THE seeds of the Government's misguided policy on modern languages are already bearing bitter fruit. Towards the end of last term I witnessed challenging behaviour from Year 9 pupils who have opted out of studying a language at key stage 4 next year. These pupils are demotivated by a curriculum which has no intrinsic interest for them.
Henceforth, teachers will struggle to contain such pupils for an entire term of wasted effort. At the end of this term, pupils will, in effect, drop out of a five-year course with nothing to show for three years' learning. This waste of human resources replicates the mid-Seventies. We had an effective solution then - graded tests, which were binned when GCSEs were introduced. Baroness Ashton now talks of a "language learning ladder" - is it me, or have the past 28 years been in vain?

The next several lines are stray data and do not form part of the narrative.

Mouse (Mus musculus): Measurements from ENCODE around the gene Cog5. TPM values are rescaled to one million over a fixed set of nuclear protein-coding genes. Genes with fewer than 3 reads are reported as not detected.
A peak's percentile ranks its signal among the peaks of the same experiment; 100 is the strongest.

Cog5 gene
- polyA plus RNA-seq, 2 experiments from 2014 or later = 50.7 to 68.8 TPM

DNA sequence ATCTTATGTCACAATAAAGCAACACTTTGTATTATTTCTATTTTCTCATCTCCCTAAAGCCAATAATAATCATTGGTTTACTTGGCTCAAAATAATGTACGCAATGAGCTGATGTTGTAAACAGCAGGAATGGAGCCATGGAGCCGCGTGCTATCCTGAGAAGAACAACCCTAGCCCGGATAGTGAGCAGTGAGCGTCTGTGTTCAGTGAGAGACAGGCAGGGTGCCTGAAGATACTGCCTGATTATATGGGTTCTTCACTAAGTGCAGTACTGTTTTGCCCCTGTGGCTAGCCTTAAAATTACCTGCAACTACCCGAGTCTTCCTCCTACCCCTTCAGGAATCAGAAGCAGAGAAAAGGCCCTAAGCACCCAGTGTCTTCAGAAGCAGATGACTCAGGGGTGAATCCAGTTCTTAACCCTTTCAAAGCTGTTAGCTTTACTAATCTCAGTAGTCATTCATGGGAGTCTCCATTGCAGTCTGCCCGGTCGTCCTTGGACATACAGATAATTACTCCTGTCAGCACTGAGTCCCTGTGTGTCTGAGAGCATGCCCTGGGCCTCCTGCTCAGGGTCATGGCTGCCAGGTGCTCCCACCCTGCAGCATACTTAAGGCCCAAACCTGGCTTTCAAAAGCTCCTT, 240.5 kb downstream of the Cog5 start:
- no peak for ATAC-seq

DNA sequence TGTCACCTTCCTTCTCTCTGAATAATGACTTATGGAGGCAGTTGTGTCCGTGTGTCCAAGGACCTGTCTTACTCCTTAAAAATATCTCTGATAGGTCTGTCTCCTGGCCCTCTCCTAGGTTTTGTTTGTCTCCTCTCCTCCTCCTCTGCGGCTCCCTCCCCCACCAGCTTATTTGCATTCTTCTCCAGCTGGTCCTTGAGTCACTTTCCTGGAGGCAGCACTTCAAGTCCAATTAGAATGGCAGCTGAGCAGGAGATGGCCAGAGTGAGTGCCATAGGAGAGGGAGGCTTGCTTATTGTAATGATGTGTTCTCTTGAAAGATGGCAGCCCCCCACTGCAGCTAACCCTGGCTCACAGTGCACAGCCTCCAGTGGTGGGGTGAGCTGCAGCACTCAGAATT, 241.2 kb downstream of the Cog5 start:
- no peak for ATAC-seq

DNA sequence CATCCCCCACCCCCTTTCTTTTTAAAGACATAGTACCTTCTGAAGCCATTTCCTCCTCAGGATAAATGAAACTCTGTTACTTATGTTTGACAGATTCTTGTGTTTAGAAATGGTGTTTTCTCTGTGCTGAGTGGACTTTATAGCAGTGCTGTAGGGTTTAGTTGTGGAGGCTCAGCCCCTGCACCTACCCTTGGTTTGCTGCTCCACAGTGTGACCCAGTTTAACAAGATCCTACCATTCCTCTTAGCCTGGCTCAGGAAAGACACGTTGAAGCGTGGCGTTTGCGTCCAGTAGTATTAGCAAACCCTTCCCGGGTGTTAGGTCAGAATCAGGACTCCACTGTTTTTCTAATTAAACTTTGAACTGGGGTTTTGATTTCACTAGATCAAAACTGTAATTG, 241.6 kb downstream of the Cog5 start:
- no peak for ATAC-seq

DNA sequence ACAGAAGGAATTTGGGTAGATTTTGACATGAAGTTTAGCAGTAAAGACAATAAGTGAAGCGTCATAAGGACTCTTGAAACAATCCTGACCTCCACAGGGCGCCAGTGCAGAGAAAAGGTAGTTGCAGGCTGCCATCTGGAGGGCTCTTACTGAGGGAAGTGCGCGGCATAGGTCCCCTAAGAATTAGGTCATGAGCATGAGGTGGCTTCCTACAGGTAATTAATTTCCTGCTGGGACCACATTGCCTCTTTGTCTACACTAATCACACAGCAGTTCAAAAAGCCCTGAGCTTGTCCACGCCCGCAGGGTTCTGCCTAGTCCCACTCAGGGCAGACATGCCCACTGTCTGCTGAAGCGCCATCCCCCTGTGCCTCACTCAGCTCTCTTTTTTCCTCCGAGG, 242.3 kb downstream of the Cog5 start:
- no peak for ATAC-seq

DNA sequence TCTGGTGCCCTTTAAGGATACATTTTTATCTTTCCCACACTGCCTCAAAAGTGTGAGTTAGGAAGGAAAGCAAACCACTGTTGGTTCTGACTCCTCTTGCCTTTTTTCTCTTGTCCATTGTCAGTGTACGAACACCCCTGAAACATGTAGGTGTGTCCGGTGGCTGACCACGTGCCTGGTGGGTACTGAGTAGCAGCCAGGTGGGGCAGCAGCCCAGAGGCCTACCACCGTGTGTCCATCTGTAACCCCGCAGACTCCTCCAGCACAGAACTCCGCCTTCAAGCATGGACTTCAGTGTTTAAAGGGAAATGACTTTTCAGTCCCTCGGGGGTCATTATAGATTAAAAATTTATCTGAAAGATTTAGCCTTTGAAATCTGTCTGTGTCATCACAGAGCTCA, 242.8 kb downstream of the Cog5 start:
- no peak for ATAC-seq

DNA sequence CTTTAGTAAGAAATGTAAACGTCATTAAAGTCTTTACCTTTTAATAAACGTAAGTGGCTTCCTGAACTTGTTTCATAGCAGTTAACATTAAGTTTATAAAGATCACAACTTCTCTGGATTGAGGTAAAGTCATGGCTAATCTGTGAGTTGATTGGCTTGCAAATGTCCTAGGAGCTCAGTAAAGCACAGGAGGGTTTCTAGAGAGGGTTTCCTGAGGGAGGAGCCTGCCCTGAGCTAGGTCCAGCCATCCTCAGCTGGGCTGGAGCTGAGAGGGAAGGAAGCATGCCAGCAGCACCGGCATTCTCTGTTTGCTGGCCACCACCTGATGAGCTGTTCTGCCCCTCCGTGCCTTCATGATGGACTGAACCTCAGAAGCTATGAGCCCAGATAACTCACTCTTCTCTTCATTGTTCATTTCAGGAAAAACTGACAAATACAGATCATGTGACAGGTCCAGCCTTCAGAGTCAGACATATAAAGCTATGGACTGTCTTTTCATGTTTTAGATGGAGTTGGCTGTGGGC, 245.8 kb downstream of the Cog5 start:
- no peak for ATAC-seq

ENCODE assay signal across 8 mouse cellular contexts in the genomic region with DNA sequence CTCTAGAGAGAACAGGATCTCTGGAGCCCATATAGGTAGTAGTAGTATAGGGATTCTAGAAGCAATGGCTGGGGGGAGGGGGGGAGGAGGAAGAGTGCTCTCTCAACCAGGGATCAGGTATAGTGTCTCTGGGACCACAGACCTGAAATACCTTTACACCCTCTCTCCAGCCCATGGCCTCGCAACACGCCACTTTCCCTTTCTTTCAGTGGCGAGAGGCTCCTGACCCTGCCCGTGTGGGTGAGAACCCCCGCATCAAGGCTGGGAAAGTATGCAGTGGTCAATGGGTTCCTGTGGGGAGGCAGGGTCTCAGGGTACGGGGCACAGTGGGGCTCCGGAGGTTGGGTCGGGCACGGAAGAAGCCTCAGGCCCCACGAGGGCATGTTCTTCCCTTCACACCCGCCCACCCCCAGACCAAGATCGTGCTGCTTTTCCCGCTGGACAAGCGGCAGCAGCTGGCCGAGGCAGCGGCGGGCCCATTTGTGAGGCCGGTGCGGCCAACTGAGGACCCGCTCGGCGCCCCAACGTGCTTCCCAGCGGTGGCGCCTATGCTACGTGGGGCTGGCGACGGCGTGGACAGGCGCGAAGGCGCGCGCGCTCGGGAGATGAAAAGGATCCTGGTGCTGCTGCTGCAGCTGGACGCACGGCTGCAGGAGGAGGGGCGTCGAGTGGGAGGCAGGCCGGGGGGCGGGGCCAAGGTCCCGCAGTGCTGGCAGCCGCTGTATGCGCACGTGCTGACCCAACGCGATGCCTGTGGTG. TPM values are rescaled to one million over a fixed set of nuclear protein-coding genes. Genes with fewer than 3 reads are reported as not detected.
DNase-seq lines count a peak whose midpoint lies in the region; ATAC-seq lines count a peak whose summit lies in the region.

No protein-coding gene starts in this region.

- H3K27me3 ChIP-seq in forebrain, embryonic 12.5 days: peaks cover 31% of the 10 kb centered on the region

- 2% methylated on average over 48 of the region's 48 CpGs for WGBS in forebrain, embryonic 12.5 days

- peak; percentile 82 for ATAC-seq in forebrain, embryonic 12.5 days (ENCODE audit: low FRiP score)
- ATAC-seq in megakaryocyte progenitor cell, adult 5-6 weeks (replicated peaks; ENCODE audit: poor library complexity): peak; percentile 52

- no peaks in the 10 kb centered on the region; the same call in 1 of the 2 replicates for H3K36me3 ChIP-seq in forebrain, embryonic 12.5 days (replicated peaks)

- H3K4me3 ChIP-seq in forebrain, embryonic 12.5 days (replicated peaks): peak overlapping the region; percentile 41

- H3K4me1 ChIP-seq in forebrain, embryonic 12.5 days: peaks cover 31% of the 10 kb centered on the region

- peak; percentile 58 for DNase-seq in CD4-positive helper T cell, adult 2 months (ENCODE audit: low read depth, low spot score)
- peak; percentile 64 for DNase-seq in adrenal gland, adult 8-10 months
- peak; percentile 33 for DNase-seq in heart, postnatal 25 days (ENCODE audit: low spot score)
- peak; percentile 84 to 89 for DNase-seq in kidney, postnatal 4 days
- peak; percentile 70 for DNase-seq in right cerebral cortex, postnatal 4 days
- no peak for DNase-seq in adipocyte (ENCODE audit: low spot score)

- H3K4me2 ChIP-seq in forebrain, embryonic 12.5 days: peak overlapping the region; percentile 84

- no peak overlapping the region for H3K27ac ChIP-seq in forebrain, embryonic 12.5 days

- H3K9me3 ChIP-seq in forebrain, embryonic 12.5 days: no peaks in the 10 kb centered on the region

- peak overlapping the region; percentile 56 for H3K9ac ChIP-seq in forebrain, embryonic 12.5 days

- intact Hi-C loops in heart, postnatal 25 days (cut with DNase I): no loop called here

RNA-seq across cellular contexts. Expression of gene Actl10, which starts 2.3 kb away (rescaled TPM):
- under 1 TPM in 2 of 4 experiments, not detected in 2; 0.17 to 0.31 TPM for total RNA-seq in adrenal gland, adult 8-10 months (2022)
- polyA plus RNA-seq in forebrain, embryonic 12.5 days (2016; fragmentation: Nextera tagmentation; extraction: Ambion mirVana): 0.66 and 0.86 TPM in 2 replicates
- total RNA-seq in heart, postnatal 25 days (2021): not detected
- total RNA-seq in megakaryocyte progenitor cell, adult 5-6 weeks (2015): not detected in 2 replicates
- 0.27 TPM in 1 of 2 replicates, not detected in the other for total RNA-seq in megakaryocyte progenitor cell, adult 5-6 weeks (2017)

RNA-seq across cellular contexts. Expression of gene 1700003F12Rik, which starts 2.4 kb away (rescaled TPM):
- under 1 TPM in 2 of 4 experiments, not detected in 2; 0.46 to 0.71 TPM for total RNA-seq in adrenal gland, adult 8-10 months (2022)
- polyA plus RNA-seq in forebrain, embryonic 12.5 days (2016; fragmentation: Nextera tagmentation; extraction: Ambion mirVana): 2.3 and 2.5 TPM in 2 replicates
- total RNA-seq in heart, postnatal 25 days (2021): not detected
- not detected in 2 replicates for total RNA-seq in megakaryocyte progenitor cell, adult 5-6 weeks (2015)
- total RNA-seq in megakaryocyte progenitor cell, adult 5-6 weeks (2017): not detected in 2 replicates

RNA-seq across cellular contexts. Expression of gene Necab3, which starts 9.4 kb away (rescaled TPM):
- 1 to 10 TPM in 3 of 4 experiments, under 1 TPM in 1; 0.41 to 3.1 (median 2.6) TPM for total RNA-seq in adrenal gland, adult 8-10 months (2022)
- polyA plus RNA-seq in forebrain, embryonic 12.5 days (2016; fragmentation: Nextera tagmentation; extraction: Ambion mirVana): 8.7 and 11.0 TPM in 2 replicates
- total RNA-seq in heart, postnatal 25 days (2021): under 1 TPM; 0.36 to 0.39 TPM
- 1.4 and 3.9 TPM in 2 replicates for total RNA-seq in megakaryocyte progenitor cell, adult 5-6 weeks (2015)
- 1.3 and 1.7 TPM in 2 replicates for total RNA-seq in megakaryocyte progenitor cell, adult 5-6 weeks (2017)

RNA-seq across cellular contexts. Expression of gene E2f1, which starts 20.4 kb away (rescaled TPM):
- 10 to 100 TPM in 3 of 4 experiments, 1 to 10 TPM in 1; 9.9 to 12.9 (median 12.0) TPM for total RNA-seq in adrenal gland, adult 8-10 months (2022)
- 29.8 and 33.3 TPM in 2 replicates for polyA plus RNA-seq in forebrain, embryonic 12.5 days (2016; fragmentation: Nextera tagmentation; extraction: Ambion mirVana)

Compare these lessons with those in which pupils are truly challenged to think and go beyond the mechanical exercises which the national curriculum and GCSEs have spawned. Here pupils are motivated because teachers have focused rightly on transferable skills and structure. Making languages optional at KS4 is the wrong solution to the right problem, and a knee-jerk reaction to the shortage of specialist staff. By the time the national strategy feeds through, there will be no one left to teach the subject anyway. Unless GCSE changes radically, we are rearranging the deckchairs on the Titanic.
Modern foreign languages
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